Before the official ceremony began, a few people gave speeches. Then, being the honored guests, Jill got to cut the ribbon as they prayed for the hut! We ducked down under the thatch to enter into the dark abyss. It was such a dramatic experience being in this tiny space with a woman crying tears of joy. A woman whose foot is so messed up that she couldn’t walk straight. Venturing out into the bright sun again, one of the first things I saw was another rainbow in the sky behind the truck. What an amazing experience…ending with seeing God’s promise.
The Reverend spoke some more, then some women danced more as we headed out. From the car window, I asked my friends if it would be ok for me to do the shout of jubilee. They kind of responded by saying, “You can do it? Sure, let’s hear it!” Almost the instant I did so, all of the women turned their heads and joined in with me and then they wound up cheering for me. I loved it! Three old ladies came up to shake my hand. Two of them were pointing to their eyes, and we later found out that they were wanting glasses because they couldn’t see. As we pulled away I did one last shout (if you don’t know what this sounds like, it’s a loud high pitched trill that turns into an “eee” at the end). I have to say, it feel pretty good to shout like that. I can see why they do it J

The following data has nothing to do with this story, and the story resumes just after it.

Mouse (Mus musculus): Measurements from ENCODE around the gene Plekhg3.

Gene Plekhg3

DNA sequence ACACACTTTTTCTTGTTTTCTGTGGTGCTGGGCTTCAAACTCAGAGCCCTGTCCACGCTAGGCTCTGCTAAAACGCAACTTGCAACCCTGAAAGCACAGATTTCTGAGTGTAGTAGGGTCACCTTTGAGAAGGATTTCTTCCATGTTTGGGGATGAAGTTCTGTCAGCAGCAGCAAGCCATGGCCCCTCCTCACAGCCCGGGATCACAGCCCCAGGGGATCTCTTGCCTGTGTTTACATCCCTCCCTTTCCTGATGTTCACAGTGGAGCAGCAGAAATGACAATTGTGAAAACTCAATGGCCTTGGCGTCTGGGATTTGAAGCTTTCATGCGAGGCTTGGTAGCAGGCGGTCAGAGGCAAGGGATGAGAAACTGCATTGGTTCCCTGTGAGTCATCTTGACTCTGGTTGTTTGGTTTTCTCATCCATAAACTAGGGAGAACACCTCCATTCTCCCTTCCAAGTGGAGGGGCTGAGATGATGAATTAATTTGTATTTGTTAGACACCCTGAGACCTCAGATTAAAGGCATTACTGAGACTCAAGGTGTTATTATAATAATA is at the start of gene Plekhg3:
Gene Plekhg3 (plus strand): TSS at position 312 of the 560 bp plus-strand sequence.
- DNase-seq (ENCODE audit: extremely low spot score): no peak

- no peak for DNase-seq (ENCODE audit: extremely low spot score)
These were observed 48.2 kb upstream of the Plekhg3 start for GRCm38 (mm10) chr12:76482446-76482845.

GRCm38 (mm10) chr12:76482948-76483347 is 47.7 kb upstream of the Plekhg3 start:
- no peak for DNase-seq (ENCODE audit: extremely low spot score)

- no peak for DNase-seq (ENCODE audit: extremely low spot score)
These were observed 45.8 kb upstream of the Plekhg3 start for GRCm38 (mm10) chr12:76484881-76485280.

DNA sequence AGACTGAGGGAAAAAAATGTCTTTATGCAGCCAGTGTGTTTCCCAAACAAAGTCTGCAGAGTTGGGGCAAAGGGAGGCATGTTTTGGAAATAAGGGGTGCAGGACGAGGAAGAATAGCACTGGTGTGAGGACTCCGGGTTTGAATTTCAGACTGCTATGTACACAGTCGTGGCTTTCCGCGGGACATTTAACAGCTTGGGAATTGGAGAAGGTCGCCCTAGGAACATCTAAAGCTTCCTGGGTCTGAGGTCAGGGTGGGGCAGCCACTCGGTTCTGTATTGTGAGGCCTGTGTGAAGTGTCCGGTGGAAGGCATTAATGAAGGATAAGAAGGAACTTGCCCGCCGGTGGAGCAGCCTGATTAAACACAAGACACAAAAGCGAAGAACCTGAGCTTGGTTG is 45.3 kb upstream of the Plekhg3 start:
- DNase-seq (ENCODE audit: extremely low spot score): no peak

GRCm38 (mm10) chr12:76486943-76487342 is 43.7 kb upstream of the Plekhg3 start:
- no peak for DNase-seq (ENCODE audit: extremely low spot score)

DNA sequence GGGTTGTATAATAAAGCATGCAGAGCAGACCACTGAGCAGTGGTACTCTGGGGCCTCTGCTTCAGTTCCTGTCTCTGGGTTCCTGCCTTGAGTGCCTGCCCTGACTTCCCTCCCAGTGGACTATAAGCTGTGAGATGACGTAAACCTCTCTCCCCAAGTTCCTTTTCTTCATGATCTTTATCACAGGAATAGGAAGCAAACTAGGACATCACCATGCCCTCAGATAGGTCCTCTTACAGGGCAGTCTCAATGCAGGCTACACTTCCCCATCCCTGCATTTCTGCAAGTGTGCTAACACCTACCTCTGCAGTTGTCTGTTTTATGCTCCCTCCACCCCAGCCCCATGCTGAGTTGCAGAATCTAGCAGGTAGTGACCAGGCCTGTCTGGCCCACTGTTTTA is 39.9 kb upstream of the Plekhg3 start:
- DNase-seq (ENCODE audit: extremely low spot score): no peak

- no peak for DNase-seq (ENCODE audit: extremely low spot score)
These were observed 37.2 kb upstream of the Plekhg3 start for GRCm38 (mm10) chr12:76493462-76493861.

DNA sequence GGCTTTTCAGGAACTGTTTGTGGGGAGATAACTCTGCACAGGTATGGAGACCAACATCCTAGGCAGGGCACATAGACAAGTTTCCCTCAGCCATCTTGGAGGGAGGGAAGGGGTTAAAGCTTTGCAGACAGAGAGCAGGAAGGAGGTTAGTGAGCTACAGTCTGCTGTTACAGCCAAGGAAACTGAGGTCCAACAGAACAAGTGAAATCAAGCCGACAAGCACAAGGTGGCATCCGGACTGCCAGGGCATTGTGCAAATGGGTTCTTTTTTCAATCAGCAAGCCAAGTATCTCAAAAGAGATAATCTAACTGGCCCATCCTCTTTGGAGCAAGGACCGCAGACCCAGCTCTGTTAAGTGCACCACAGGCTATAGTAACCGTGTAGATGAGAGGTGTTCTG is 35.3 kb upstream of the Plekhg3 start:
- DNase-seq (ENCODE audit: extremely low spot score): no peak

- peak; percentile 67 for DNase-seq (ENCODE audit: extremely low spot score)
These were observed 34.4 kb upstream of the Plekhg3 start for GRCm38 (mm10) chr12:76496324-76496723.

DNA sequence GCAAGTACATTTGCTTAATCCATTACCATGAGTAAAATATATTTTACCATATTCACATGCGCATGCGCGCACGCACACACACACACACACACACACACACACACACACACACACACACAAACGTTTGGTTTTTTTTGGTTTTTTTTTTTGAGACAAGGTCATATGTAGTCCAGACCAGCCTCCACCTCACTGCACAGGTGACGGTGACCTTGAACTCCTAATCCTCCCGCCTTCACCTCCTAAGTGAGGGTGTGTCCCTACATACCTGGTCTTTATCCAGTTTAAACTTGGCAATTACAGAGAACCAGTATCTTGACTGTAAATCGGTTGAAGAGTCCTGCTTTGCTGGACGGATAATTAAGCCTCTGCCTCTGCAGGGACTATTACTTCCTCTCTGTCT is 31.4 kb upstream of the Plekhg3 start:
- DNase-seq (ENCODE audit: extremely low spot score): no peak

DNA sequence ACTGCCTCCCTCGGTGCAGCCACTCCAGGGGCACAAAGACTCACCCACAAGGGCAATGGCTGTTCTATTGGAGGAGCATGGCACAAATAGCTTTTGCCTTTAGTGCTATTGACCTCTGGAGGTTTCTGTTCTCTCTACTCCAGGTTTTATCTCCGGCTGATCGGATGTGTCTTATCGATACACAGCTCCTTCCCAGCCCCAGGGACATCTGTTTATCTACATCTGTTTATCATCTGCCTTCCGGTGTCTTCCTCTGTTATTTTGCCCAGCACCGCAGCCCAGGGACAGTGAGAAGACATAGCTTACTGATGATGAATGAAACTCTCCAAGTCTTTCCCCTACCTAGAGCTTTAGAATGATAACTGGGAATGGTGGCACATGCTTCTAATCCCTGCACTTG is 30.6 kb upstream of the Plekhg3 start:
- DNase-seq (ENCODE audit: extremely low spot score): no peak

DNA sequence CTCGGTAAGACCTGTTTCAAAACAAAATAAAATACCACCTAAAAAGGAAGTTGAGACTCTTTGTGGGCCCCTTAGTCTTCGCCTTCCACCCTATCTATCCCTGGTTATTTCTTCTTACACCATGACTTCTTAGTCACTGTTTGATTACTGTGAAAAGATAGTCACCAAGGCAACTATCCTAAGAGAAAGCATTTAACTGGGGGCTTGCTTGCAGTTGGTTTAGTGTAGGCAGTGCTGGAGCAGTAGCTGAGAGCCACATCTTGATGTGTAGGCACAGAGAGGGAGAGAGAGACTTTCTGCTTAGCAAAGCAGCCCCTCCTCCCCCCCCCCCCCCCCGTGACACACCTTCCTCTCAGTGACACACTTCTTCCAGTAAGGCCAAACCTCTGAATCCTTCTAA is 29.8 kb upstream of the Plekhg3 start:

On our way back to the compound, we needed to stop for petrol gas. Being as every gas station in town was out of gas, we had to stop at Total for it. I’ve never seen an old fashioned pump in action, but this thing was literally pumping to get the gas out of the machine. The man on the other side churned a knob round and round vigorously until the appropriate amount was dispensed. Quite fascinating.
Dinner that night was made by Millie, a woman younger than me who is widowed with children and works for the mission. We ate under stars, talked and listened to some music. Everyone slowly left that evening, so I sat and sang worship songs while looking at God’s amazing galaxy. It was simply a blessing to be out in creation alone. It’s not very often that I get that privilege here.
Sunrise the next morning was amazing. And we got to eat donuts. What could be better? We started off super early for the 2 ½ hour drive to Gulu along a road to Kitgum then across a short cut to see more of the country. Reverend wanted us to see more of Acholi land in the deep bush.